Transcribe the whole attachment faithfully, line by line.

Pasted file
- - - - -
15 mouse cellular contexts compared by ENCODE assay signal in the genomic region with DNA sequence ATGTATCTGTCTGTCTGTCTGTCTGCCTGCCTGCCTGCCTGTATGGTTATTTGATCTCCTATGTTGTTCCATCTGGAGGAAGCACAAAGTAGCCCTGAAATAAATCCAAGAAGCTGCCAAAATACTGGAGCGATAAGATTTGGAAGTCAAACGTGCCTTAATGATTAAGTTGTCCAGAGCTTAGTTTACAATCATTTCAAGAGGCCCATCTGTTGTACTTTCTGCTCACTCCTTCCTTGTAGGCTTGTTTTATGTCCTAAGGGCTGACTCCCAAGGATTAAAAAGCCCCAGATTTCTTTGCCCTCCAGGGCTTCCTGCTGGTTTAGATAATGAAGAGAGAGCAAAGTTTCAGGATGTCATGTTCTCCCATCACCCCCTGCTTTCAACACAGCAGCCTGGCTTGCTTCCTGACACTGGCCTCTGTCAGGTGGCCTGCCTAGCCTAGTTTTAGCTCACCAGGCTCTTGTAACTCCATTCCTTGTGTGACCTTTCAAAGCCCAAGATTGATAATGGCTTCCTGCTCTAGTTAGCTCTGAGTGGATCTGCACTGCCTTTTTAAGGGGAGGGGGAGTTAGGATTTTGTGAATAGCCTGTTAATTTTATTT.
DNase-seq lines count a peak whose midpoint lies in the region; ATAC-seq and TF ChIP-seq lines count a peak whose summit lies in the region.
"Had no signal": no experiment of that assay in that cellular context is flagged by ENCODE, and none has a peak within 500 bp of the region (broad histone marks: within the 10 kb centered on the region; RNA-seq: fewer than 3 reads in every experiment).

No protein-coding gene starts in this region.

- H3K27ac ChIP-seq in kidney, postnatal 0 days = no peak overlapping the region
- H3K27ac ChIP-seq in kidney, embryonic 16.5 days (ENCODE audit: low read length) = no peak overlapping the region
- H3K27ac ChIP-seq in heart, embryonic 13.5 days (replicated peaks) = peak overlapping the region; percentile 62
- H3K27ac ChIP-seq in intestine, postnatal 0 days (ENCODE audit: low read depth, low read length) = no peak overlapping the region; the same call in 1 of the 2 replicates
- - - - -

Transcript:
15 mouse cellular contexts compared by ENCODE assay signal in the genomic region with DNA sequence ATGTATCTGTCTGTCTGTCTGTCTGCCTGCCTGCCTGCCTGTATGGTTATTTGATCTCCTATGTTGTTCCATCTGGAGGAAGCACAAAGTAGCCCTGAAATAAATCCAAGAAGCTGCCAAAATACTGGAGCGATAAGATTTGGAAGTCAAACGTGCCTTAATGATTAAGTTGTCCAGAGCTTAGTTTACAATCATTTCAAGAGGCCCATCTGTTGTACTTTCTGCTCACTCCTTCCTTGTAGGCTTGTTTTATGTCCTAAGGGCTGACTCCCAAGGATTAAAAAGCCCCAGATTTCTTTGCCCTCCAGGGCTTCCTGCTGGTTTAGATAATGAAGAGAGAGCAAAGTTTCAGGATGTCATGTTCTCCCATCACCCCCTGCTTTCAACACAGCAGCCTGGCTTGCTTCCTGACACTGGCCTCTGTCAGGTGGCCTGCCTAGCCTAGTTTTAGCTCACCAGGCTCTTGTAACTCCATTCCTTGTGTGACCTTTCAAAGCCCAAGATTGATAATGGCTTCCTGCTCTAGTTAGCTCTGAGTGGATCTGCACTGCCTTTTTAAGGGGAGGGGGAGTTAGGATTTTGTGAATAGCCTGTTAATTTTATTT.
DNase-seq lines count a peak whose midpoint lies in the region; ATAC-seq and TF ChIP-seq lines count a peak whose summit lies in the region.
"Had no signal": no experiment of that assay in that cellular context is flagged by ENCODE, and none has a peak within 500 bp of the region (broad histone marks: within the 10 kb centered on the region; RNA-seq: fewer than 3 reads in every experiment).

No protein-coding gene starts in this region.

- H3K27ac ChIP-seq in kidney, postnatal 0 days = no peak overlapping the region
- H3K27ac ChIP-seq in kidney, embryonic 16.5 days (ENCODE audit: low read length) = no peak overlapping the region
- H3K27ac ChIP-seq in heart, embryonic 13.5 days (replicated peaks) = peak overlapping the region; percentile 62
- H3K27ac ChIP-seq in intestine, postnatal 0 days (ENCODE audit: low read depth, low read length) = no peak overlapping the region; the same call in 1 of the 2 replicates